All eyes on Spielberg as Cannes opens

2013-05-15 18:52
Steven Spielberg Cannes
Cannes, France- It's the big Cannes question — what will catch Steven Spielberg's eye?

The king of Hollywood heads the jury that will decide who wins the Palme d'Or and other prizes at the French Riviera film fest, and artistic director Thierry Fremaux can't wait to find out what takes his fancy.

"We know (Spielberg) the director, but we don't know who he will be as a spectator," Fremaux said on Tuesday.

"Take the two Japanese films in competition. Will the director of Jaws, E.T. and Saving Private Ryan root for Takashi Miike's action-packed crime drama Shield of Straw or for Kore-Eda Hirokazu's intimate family story Like Father, Like Son?

"I still don't know what he will prefer: The action film, which is more similar to his own cinema, or the auteur film that is completely different," said Fremaux, who has overseen the festival since 2001.

'I want to make a journey'

Spielberg did drop a hint, however. Fremaux said Spielberg told him that on the jury, "I want to make a journey. I want to know how people make cinema in a different way than mine."

Spielberg and his fellow jurors - who include actors Nicole Kidman and Christoph Waltz and director Ang Lee - were gathering for introductory cocktails on Tuesday, as a small army of workers erected signs, touched up paintwork and readied the red carpet outside the festival's main venue, the Palais des Cinemas.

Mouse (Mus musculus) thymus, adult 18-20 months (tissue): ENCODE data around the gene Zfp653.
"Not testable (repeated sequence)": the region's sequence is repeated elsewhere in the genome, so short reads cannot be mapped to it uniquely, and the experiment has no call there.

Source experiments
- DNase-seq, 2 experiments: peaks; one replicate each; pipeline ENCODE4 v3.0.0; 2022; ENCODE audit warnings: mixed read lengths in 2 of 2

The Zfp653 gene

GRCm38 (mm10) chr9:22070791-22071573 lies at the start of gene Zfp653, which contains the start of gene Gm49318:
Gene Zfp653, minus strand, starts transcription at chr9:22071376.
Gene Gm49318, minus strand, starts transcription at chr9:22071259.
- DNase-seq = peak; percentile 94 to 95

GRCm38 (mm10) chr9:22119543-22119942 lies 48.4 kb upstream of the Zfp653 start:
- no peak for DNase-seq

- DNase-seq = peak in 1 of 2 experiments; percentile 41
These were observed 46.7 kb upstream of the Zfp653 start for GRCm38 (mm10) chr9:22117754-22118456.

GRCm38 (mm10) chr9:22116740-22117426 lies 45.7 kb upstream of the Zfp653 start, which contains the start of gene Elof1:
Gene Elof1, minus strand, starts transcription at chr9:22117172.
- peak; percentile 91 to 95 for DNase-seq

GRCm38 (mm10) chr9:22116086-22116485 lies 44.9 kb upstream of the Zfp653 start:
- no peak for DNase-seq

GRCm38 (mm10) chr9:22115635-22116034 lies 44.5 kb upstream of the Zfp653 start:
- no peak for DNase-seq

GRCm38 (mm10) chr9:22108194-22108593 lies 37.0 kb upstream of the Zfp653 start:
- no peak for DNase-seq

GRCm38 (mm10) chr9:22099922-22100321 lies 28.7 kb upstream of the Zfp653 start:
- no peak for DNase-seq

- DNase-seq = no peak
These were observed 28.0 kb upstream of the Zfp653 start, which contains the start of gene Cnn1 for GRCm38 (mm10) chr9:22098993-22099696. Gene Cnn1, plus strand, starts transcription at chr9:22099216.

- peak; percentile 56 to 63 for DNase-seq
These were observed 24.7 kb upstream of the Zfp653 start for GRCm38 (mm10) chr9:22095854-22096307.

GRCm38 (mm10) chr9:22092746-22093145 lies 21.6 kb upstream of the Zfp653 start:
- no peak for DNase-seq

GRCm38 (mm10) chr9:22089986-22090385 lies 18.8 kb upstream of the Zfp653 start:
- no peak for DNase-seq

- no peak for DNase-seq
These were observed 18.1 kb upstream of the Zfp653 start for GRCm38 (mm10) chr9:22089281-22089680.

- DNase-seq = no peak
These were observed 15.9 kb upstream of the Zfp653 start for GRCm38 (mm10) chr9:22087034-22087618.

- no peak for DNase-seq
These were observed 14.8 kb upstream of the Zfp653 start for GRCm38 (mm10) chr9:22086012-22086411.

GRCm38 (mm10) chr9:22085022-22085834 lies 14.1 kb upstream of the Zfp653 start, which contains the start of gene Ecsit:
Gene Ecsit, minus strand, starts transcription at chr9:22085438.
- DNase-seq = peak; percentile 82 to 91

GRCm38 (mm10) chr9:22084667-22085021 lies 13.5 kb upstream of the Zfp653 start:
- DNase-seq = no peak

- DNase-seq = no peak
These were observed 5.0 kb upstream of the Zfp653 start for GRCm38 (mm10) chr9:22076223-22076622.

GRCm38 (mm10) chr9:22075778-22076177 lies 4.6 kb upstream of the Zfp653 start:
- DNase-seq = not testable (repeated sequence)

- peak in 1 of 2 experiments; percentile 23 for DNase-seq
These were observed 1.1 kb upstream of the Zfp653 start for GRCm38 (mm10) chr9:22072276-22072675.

The film extravaganza opens Wednesday with Baz Luhrmann's jazz-age extravaganza The Great Gatsby and runs to May 27.

The 20 contenders for the Palme d'Or include new movies from the Coen brothers, Roman Polanski, Alexander Payne and Asghar Farhadi.

It's notoriously difficult to predict the winner, but some things at Cannes are guaranteed. There will be sand. There will be sun - despite a forecast of rain for the opening night. And, Fremaux says, there will be sex.

Theme of love

Asked if there's a theme running through the selection, Fremaux suggested "love — the main theme of history."

Films with a romantic element include Steven Soderbergh's Liberace biopic Behind the Candelabra, Abdellatif Kechiche's coming-of-age story La Vie d'Adele — and possibly Farhadi's post-divorce tale The Past.

Fremaux said some of the movies push boundaries in terms of the screen depiction of sex — even though times have changed since a film called La Grande Bouffe scandalized Cannes in 1973 with its graphic sex and nudity.

No longer quite so shocking, La Grande Bouffe is being screened again this year as part of the "Cannes Classics" programme.

"I think society is much more open than 40 years ago and it's more possible to talk about sexuality,” Fremaux said.

"Directors have got freedom to do what they want to do. (But) that freedom goes maybe to certain limits - so we will see."

He said several films resonated with the debate raging in France - and elsewhere - about same-sex marriage.

"It's a coincidence, but it's also the directors and filmmakers and artists going inside the world, inside society," he said. "And it's also what Cannes wants to show.” publishes all comments posted on articles provided that they adhere to our Comments Policy. Should you wish to report a comment for editorial review, please do so by clicking the 'Report Comment' button to the right of each comment.

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